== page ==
To make the ball fly right, angle it to the right.

An angled shot

To hit a fade, position the ball vertically and then angle it over to the right to the extent of the fade required. Then hit straight through. It’s interesting to experiment with fades and draws, angling the ball a little bit farther over to the side each time you hit it in order to see how much more it flies to that side. The more vertical the ball, the higher its trajectory will be, the farther it will carry and the less run–on it will achieve. On pitching, the ball will usually continue to maintain its direction of travel. When angling the ball to the side it’s important that you don’t also reflect it back as this will stop backwards spin and prevent it from maintaining its angle of rotation.

Fades, draws, and controlled slices and hooks are easily achieved.

Controled shots

Hitting fades or draws and controlled slices and hooks is simply a matter of setting the spin axis of the ball. The farther over it is angled to one side the greater the movement will be to that side. You’ll find that the more the ball is angled to the side the flatter its trajectory will be, resulting in a more oblique angle of descent with greater run–on. Also, the more horizontal the ball is the sweeter it will feel off the club. When using shorter irons (anything from the 8 down) controlled hooks (‘a’ above) and slices (‘b’ above) are best achieved by laying the ball horizontally and moving it into a ten-past-eight position for a slice and a ten-to-four position for a hook.


When the ball is laid horizontally and hit on one sharp end like a torpedo, the resulting top spin produces a long, low, bounding flight.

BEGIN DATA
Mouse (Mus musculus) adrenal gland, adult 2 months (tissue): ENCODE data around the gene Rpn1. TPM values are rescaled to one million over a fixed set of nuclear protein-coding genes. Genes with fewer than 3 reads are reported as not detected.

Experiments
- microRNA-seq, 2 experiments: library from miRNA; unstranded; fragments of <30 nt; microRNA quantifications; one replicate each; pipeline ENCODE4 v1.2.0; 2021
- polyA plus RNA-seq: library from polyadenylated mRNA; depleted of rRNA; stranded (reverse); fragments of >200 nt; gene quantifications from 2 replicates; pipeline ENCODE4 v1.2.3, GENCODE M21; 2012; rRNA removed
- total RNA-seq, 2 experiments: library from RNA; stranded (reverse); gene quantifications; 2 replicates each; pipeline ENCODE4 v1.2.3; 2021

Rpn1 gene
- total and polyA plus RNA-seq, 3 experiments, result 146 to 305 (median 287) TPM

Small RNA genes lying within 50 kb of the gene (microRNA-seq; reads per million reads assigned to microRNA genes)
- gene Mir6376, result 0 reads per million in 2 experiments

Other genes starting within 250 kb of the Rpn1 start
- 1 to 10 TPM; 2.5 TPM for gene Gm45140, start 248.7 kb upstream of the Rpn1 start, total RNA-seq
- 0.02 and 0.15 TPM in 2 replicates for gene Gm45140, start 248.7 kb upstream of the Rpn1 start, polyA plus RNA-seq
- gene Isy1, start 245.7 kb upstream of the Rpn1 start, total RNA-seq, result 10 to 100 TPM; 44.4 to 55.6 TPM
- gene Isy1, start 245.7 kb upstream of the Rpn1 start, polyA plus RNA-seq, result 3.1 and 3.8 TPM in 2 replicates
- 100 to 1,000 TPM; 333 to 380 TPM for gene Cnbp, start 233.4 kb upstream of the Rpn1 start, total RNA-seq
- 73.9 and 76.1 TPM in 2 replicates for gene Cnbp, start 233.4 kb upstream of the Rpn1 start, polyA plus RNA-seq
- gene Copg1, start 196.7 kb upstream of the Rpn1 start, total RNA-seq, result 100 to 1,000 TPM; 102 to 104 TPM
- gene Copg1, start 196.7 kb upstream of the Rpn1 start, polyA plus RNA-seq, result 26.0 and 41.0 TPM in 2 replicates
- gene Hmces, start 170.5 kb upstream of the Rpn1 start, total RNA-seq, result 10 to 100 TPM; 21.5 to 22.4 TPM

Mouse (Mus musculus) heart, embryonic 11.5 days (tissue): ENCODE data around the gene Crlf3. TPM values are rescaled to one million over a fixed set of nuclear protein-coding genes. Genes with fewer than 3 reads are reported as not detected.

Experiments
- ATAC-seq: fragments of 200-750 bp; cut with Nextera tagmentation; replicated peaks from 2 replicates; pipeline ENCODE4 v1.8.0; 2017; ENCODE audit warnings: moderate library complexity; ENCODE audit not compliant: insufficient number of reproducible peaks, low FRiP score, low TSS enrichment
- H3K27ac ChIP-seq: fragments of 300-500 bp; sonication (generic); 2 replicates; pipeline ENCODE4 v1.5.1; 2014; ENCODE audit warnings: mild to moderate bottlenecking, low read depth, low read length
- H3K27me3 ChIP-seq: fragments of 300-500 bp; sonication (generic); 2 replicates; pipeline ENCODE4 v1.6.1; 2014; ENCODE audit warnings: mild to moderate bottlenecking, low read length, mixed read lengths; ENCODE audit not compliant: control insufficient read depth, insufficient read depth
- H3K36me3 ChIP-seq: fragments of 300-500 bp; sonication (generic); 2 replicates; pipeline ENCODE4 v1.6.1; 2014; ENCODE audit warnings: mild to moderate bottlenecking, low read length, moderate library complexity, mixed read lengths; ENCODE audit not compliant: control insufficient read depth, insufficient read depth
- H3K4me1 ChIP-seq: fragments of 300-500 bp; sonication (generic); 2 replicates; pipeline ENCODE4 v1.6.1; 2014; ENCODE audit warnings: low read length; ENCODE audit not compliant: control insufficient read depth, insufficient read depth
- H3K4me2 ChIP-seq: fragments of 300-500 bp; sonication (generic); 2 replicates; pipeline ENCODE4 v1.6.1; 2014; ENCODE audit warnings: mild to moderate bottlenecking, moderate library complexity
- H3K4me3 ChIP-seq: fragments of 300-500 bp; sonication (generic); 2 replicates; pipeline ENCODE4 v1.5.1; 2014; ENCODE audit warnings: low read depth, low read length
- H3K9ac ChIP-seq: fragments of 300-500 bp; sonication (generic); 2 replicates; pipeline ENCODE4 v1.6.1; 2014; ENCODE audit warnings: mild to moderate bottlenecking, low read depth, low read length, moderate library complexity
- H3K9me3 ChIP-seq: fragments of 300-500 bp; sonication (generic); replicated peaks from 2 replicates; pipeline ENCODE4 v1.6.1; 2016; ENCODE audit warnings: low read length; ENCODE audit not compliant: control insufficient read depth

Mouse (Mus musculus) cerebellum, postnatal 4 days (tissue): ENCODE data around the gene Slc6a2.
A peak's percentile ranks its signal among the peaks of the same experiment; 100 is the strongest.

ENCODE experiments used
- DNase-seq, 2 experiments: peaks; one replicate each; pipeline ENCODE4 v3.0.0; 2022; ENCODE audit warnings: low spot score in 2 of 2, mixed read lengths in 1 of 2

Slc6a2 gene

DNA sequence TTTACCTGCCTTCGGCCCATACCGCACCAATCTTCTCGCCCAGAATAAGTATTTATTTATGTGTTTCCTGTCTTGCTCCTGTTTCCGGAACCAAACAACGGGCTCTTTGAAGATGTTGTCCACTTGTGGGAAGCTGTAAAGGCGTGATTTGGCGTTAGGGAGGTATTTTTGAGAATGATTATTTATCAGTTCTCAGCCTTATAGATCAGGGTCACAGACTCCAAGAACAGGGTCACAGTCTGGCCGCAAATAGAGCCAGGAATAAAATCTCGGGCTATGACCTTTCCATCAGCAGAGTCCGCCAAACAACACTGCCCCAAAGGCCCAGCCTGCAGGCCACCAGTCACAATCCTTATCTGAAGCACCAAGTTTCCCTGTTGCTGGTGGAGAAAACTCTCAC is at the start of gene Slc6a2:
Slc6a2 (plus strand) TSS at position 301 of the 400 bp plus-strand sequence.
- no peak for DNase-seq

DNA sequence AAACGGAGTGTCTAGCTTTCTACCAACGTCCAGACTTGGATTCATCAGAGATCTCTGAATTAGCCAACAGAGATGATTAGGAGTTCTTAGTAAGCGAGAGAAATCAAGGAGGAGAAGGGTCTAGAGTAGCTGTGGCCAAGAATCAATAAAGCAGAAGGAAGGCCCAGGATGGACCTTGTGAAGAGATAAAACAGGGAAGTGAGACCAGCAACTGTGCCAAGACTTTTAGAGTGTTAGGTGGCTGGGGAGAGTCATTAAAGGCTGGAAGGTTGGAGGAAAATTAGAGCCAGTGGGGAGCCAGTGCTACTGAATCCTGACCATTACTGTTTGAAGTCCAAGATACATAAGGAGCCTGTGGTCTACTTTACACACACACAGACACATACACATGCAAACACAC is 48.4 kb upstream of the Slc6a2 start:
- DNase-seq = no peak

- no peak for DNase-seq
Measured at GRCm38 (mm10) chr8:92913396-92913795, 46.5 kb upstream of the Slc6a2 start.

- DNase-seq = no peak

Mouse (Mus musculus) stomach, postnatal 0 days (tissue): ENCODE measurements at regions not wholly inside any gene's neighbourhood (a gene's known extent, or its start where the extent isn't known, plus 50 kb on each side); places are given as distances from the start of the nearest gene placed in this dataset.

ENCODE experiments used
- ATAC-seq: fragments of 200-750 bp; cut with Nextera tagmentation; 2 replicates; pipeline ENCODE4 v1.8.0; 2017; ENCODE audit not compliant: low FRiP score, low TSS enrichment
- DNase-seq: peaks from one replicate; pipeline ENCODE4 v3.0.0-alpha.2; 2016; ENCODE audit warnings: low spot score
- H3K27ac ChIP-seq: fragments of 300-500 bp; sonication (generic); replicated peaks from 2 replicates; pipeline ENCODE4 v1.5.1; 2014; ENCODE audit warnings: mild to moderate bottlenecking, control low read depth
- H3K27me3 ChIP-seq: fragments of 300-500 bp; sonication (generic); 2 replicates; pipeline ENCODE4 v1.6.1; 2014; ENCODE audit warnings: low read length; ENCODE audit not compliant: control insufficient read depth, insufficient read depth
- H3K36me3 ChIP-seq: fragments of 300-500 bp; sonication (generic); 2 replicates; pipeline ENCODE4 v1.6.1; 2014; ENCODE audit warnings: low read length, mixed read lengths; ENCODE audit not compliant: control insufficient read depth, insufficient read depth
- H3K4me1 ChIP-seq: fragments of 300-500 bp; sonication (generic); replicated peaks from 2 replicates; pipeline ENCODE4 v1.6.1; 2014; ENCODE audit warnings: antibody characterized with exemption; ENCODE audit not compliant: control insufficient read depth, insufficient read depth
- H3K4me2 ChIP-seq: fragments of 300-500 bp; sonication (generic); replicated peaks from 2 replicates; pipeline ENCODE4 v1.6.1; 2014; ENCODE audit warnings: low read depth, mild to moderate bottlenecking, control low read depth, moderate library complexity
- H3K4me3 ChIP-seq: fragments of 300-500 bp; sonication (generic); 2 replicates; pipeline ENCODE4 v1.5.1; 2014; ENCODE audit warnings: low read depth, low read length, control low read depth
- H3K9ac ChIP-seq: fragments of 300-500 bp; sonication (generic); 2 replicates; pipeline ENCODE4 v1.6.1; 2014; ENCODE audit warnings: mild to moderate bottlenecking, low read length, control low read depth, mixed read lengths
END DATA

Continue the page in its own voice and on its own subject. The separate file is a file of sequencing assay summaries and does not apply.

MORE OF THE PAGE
A totpedo shot

Because it’s oval, you can strike the golfcross ball well off center and apply a great deal of top spin. The ball is laid horizontally with one sharp end pointed at the target like a torpedo and struck on its other end. It descends quickly and skips along on its ends in a series of giant humming leaps that carry it almost as far as the lofted ball. The high spin rate keeps the ball on track despite unevenness of terrain. This makes it a useful shot in high winds or when needing to keep the ball low under trees. Best with woods and long irons.

Making the torpedo turn corners — The Snake

A snake shot

The snake shot travels one way in the air and the reverse on landing. Lay the ball in the torpedo position and then point its back end in the direction you want it to move. As with draws and fades, the more you move it to one side the farther to that side it will go. When you hit this shot the topspin forces the ball back to earth while it still holds a lot of kinetic energy. Whereupon it is subjected to a vigorous torque from the ground that drives it off in a series of curving bounces at 90 degrees from its original direction in the air.


The horizontal ball is swing–plane sensitive and tends to drift.

A horizontal shot

Because the oval ball lying on its side makes contact along the length of the club face, it has the best feel and comes off hotter than the vertically positioned ball. However, the horizontal position is very sensitive to your swing plane and unless its long axis is exactly parallel with the club face it will tend to veer off. When hit straight it takes plenty of backspin which promotes good lift but tends left or right on descent. Raising its end just a few millimeters will promote a predictable draw or fade with a high trajectory. Because it maintains direction over short distances, the horizontal position is most effective around the yard and produces the best punch shot for goal.